Interview: Dolph Lundgren

Internationally recognized action icon Dolph Lundgren has appeared in 40 films over a career spanning 26 years. After making his debut in ‘Rocky IV’ as the villainous Ivan Drago, Lundgren has gone on to portray such beloved characters as ‘He-Man’ and ‘The Punisher’. His recent role in ‘The Expendables‘ reunited him with long time friend and on-screen rival Sylvester Stallone. Dolph Lundgren has directed six feature films, the latest being ‘The Killing Machine’, available now on DVD.

nullJason: Now that you’re an accomplished director, in addition to being an actor, is it difficult to be directed by someone else? Or do you enjoy the break from all the responsibility?

Dolph Lundgren: Actually it’s a pleasure, less work. You can always pick up stuff, you watch with different eyes then when you’re acting. If you haven’t directed you’re not aware of the mechanics of how it’s all put together. When you’ve directed you get ideas of camera placement and lighting, and you watch the whole show. It’s kind of relaxing to able to just ‘act’. So I’m doing a couple of supporting roles in a few movies just to act a bit and have fun with it. (read our review of Command Performance)

J: You’ve previously stated that you’re developing a project titled ‘Skin Trade’ in which you would play a secondary role and direct. Is this still in the pipeline?

DL: Yes very much so. I’m trying to put that together and I’m talking to a couple of actors right now. I hope to get that together this year. I’m doing a couple of new movies over the next few months here, smaller roles as I said, and then there is ‘The Expendables 2’ which is coming up. In between all that I’m trying to work in ‘Skin Trade’. I would be playing a supporting role and directing, sort of throwing the ‘big job’ [Leading Role] on somebody else.

J: Were you always planning to one day step into directing?

DL: My whole career I have just gone with the flow. I had no long term plan, remember, I didn’t become an actor until I was 23. I knew that I had it in me as a kid because I did some plays in junior high, but I didn’t really set my mind to it until I was in my mid-20s. Directing came about the same way,null I was going to star in a picture and the director [Sidney J. Furie] got sick. He recommended me for director, which I was a bit surprised by, and so were the producers. I had done some script work with him and I guess he saw that I had a talent. Now thinking back I was always interested in multimedia stuff like music, clothing, writing, and also films of course. I suppose becoming a director has been a natural progression, but it wasn’t until about five years ago that I started thinking about it seriously.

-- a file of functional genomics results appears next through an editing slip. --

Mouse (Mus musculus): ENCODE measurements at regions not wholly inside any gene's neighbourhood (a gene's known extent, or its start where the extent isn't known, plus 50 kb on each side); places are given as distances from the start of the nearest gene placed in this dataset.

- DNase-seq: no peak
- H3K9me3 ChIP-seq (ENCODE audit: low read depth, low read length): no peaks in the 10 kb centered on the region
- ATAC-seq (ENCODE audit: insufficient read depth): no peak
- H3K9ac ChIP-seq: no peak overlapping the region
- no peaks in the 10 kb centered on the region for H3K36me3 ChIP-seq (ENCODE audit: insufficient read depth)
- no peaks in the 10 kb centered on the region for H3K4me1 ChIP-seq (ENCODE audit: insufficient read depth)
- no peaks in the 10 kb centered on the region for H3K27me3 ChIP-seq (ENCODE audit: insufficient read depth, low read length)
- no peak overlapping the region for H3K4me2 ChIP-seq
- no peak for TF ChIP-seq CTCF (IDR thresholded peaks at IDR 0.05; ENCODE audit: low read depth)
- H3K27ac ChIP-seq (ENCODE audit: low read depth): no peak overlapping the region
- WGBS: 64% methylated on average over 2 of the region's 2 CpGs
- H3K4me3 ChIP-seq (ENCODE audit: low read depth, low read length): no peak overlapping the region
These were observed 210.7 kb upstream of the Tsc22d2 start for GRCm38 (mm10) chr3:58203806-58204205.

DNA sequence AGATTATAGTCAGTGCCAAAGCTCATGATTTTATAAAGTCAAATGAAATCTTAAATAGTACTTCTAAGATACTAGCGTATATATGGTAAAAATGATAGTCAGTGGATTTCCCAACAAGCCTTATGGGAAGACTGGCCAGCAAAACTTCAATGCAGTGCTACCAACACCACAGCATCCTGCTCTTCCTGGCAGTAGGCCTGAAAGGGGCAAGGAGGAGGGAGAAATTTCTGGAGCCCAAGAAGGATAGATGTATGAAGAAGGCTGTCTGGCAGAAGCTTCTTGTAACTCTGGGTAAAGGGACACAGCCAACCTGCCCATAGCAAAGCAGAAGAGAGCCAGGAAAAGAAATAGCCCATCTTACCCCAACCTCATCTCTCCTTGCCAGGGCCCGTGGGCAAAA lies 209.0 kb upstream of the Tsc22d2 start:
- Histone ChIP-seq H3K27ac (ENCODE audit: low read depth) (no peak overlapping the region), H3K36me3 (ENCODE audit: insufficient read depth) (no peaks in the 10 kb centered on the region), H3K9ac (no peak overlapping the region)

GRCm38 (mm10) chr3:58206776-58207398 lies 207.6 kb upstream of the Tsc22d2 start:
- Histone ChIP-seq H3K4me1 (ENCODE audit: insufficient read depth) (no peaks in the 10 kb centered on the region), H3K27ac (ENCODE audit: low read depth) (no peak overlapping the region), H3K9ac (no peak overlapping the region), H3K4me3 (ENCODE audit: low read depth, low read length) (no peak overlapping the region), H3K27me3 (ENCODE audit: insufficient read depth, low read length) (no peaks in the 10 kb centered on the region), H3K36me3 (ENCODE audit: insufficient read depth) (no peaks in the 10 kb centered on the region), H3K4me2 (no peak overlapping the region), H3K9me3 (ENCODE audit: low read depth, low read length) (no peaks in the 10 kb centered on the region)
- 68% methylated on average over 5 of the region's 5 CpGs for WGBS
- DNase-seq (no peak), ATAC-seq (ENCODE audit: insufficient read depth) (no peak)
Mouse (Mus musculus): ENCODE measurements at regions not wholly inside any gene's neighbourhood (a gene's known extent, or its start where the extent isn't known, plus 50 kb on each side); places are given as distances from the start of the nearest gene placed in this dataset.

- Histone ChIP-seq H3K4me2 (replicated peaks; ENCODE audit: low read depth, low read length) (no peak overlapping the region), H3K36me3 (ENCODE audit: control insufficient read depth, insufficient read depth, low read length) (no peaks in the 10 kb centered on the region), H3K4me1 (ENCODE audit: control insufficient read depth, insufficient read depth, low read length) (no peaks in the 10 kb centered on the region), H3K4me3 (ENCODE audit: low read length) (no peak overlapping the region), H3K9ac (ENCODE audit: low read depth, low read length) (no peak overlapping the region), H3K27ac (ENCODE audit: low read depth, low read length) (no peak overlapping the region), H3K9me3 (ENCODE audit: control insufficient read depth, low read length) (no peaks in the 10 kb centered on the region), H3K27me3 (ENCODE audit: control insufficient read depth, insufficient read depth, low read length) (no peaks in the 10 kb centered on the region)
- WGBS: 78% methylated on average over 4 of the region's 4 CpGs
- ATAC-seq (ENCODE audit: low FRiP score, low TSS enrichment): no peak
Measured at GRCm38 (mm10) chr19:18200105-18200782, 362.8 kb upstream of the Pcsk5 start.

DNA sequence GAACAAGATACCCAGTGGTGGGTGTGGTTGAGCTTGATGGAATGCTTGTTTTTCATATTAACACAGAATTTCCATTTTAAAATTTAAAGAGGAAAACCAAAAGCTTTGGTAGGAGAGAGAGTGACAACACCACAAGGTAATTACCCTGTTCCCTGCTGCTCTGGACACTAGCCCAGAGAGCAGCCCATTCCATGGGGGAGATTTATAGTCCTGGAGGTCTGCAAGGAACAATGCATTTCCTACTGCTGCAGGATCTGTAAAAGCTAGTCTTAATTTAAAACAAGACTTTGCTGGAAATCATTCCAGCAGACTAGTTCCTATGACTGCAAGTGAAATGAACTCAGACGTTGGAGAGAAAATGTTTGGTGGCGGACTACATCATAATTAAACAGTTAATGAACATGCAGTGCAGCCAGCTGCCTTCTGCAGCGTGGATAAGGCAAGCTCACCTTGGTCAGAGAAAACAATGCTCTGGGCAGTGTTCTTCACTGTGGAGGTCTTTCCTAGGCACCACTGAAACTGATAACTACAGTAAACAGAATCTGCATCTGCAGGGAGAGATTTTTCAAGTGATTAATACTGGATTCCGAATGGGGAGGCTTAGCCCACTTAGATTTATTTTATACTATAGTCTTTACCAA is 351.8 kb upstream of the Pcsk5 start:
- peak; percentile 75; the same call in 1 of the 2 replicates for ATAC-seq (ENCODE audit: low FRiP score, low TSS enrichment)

J: Throughout your career you’ve flip-flopped between hero and villain. Do you have a preference, from an actor’s standpoint, in portraying the protagonist or antagonist?
DL: I suppose it’s more fun to play someone a little dark, for me. I enjoy playing the darker shade in a character, either in a lead or co-lead. Somehow if it’s just a regular hero, whatever that is anyway, it is more difficult to make that character interesting. It seems to me, and I just discovered this recently while trying to analyze it a bit more, if the character has a dark side, some inner pain, or something that they’re trying to get through, it’s easier for me to identify with it and do a good job. (read our review of Red Scorpion)

J: When you look over your filmography do you think of each film as if were your child? Do you care for them all equally? Or do you have personal favorites?

DL: Obviously some stand out more than others. I have fun with all of them. Sometimes the ones that didn’t turn out the way you had hoped create better memories. There may have been some problems on the set, or conflicts during the shoot, and it can actually be a little more memorable. You go through life and sometimes the character matches your life in some way or form, or you find the right director, who can see something in you that you can’t. Some stand out more than others that’s for sure.

J: What can you tell us about your fitness book due for release this year?

nullDL: It will be released initially in Sweden. I decided to do it in Swedish because it’s somewhat autobiographical to some extent. However the publishers want to shop it to the big territories, America, France, and Spain. I’m still working at putting the finishing touches on it. It’s coming out fall 2011 in Sweden, and then hopefully America next year.

J: Will it have details involving your workout regimen?